Students from Ambassador Melville’s Global Ambassador’s class. From left to right Morgan Rice, Madison Daniel (front row), Lydia Cook (back row), Nicole Simon, Jennifer Smith-Pickering and Grace Parker. Not pictured – Morgan Eppley.
Following in the footsteps of her mentor Ambassador Jim, German, History, and PoliSci triple major and Global Ambassador Morgan Eppley made an appearance on a CNN town hall last week and asked Mayor Bloomberg a great question! In case you hadn’t seen it. See below:
Up to 8 students will be selected for the duration of the program, which will run for two semesters (typically fall and spring). Students may apply after their first two semesters on campus, but some preference will be given to students who will be a Global Ambassador in their third or fourth year at the College. Participants will not be restricted by major.
For consideration for the program, students should submit: a resume; a personal statement describing their achievements to date at the College, as well as interest in the program and goals for participation (1-2 pages); 2-3 references from faculty. Students must have at minimum an overall GPA of 3.25.
Application Deadline: April 1, 2020
Regular meetings during the first semester of the program, including advising, mentoring, and discussion sessions with the Director and guest speakers. Students will enroll for an independent study or experiential learning (1 credit hour) within their major or within International Studies.
The second semester of the program will consist of consultations with the Director and an independent project on a global issue (e.g., written research; service learning; internship; performance). Students will enroll with the approval of the Director and the Chair/Director of their major department for an independent study or experiential learning (2 credit hours) within their major or within International Studies.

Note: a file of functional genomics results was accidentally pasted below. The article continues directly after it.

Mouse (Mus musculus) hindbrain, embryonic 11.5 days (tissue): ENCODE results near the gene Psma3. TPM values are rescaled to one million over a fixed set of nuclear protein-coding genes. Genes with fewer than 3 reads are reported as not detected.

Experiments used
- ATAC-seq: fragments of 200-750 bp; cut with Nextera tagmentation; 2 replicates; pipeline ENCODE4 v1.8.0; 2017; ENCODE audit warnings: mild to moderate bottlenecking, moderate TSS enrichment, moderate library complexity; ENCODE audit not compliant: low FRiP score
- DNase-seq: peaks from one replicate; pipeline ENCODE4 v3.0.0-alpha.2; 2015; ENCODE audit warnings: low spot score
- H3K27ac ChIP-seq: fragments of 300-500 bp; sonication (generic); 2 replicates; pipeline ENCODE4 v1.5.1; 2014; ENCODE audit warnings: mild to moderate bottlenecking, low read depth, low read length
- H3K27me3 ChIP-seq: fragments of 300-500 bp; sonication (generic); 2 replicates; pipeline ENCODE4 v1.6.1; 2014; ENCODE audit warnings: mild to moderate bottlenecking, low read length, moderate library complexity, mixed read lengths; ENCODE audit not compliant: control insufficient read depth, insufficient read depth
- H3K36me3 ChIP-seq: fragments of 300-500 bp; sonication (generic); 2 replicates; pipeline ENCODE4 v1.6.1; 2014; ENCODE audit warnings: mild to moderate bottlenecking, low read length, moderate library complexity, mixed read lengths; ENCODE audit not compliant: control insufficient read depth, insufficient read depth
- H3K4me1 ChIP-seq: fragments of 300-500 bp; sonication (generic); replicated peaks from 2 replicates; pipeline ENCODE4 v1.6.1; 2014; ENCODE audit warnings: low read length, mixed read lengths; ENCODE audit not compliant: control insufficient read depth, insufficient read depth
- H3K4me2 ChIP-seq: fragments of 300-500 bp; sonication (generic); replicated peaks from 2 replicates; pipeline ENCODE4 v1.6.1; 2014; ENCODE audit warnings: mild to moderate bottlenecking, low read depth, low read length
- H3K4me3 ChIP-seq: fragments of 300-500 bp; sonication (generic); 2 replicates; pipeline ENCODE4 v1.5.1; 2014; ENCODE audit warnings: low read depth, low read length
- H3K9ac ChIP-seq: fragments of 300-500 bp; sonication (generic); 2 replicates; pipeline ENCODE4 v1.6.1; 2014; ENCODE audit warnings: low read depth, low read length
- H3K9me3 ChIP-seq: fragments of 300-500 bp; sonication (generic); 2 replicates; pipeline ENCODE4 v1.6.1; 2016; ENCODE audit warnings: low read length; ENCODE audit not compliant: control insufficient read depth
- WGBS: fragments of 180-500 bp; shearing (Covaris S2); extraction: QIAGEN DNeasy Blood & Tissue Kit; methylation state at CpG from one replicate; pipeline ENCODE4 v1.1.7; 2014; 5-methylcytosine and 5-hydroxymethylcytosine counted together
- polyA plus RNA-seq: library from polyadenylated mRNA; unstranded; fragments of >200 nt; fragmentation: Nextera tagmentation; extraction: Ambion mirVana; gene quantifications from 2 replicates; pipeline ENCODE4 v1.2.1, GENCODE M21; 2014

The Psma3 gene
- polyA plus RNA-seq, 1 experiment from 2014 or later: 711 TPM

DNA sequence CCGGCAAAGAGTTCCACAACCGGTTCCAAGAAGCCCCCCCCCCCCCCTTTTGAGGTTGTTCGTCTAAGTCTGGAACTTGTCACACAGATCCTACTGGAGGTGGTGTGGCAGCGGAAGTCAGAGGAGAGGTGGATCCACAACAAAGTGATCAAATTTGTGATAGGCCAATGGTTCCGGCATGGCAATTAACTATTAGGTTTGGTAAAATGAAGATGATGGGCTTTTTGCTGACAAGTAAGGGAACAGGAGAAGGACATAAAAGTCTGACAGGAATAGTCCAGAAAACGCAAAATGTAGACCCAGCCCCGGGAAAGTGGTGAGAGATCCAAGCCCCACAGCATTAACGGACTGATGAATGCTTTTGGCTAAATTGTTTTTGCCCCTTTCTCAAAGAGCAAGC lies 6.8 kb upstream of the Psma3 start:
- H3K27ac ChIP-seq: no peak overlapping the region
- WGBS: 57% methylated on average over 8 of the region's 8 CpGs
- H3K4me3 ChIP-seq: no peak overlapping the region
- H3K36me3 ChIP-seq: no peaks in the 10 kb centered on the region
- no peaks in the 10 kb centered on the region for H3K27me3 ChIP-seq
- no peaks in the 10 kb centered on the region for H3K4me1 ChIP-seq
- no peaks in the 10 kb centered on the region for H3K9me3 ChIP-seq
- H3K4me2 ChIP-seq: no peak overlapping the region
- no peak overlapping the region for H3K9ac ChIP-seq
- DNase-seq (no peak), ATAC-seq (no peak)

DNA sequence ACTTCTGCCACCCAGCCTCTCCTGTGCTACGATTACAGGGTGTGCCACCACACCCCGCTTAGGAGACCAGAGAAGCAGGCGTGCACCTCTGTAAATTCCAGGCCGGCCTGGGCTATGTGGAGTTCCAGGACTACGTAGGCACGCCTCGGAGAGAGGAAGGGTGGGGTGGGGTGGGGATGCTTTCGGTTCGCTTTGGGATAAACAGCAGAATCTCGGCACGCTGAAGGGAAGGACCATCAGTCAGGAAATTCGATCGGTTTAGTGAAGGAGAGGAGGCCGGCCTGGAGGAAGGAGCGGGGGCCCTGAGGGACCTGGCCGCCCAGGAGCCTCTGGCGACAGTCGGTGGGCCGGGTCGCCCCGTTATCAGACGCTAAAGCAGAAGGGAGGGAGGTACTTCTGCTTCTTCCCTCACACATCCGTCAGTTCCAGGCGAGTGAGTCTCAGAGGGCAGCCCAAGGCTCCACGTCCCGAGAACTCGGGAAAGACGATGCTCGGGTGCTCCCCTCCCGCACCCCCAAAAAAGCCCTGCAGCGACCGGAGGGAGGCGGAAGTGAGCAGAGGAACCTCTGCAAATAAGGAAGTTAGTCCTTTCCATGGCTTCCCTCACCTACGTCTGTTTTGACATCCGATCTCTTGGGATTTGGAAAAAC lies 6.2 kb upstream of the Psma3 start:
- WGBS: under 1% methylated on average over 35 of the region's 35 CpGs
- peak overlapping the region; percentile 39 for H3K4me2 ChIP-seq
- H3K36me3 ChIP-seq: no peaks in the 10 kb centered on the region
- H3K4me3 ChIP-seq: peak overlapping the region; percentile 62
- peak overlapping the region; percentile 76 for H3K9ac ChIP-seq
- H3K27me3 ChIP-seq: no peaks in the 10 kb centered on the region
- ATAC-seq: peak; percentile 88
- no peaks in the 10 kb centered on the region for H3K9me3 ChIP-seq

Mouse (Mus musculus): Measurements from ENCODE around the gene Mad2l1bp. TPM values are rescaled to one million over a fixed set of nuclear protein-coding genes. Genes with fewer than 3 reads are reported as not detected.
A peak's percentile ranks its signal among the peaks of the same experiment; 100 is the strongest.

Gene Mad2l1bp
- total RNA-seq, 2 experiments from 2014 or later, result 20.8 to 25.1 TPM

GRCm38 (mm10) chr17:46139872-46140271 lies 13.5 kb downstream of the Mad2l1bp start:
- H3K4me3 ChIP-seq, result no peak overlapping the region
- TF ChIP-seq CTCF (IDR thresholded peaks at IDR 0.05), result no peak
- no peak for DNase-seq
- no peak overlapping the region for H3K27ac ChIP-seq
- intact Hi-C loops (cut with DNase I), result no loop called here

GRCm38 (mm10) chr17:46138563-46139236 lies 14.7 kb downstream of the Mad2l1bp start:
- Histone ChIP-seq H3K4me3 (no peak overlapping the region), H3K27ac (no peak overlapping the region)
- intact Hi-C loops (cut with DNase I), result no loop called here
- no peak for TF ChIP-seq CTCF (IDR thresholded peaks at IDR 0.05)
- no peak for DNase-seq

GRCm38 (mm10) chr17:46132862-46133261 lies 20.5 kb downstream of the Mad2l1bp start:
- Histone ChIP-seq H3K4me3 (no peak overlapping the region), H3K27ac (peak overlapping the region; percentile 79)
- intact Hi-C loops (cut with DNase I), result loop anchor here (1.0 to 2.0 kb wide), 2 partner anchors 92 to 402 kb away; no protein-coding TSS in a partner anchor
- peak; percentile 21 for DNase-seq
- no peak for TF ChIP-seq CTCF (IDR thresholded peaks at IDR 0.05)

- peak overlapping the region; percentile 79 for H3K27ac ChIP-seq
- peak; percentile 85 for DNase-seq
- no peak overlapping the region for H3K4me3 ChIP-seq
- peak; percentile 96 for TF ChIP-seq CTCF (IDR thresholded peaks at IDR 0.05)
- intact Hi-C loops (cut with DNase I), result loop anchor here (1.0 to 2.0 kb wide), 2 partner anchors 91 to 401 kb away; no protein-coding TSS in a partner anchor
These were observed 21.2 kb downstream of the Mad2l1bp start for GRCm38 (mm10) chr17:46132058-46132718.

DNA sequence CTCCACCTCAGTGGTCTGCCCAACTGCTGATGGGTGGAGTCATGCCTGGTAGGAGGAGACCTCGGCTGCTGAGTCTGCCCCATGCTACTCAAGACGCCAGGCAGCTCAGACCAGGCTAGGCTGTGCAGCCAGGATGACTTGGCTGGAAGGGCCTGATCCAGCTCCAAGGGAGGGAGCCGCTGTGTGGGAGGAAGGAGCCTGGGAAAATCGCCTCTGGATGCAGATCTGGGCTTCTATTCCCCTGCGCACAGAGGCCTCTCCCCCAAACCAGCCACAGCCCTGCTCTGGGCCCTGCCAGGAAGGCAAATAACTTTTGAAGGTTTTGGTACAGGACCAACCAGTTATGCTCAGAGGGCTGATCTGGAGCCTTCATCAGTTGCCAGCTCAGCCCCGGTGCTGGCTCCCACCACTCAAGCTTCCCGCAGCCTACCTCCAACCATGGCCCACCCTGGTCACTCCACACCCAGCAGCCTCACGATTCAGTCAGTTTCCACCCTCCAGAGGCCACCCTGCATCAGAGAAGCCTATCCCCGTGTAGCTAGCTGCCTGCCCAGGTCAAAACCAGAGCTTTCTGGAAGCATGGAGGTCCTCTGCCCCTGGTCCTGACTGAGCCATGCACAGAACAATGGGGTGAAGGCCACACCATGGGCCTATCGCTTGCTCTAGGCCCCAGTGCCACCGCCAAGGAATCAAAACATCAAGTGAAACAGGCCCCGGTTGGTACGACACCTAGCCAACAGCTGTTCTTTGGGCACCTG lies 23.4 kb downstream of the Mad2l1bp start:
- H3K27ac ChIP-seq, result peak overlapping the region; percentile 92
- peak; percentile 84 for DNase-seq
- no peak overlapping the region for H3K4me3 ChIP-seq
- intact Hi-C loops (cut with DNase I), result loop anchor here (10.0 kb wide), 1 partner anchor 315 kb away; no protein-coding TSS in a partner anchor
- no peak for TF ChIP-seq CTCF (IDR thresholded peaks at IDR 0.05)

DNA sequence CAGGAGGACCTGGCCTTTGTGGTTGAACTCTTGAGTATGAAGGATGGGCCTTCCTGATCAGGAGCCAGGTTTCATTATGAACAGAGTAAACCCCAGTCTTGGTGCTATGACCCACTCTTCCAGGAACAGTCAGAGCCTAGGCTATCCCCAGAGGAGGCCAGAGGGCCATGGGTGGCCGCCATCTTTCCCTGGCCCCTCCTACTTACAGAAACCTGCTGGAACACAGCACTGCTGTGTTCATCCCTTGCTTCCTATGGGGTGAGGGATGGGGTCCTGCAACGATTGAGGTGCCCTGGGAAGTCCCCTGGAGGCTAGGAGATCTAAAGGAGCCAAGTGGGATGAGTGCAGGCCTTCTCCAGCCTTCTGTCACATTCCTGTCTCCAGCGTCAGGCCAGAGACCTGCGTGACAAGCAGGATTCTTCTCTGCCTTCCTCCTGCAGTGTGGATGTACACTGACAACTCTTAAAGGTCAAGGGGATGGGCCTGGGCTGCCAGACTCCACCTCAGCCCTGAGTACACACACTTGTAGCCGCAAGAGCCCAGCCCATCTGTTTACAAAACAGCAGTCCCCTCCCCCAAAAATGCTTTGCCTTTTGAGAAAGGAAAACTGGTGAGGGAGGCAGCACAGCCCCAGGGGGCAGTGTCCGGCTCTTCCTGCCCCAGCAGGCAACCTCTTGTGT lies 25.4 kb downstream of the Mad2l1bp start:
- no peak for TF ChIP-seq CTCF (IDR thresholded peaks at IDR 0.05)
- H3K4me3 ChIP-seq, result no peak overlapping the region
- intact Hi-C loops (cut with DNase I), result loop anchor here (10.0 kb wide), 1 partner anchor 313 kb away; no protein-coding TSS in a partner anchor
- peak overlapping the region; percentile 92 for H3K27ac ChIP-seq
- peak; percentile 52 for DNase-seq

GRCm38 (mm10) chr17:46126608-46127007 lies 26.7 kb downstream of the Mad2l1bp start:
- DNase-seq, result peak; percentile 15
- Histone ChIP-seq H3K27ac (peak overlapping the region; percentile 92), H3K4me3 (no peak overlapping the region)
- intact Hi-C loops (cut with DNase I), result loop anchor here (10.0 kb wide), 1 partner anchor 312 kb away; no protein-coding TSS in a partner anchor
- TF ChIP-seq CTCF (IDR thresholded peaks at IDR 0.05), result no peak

During Spring Break students will travel with the Director for a week in DC where they will participate in special programming, such as visits to think-tanks, NGOs, and service organizations. The cohorts will also take in the sites in DC. This trip will be paid for by the program, provided a student’s performance in the program is judged satisfactory by the Director.
Guest presentations by and strategic interactions with experienced leaders in international service. Participants will attend lectures associated with the LCWA World Affairs Colloquium and the Ambassador’s Corner.
Professor Lauren Ravalico’s French 201: Intermediate French class had a delicious and fun La Couscousmania event! Check out these photos of them cooking North African couscous in the McAlister Kitchen!
We’re happy to announce this Spring’s LCWA World Affairs Colloquium’s
Special lecturer Andrei S. Markovits is an Arthur Thurnau Professor and the Karl W. Deutsch Collegiate Professor at the University of Michigan.
On March 2nd he will be presenting his talk, “Vile Nature of Fandom.” This will be at 6:30pm in Addlestone Library, room 227.
Virtually no weekend passes in which we do not read of yet another blatantly racist incident on one of Europe’s football grounds be they in England, Italy or pretty much anywhere in Europe. Why is this the case? This lecture will highlight how virtually all fandom encapsulates the potential for such counter-cosmopolitan behavior, but why its most ugly manifestation has become so ensconced in the world of Association Football, aka soccer.
On March 3rd he will presenting his talk, “Women’s Soccer: International-Cultural Phenomenon.” This will be at 6:00pm at the Charleston Library Society.
Women in North American soccer entered a field that was more open for them, since men were busy covering multiple playing fields and cultural spaces: baseball, football (American and Canadian), basketball, and ice hockey. Their European counterparts were forced to contest what has arguably been the most male-dominated field/space in European public life. Both of these roads harbored immense obstacles. Both entailed challenges of their own that these pioneering women had to overcome. Come, learn more about their struggle and victory, and how it has changed the international scene.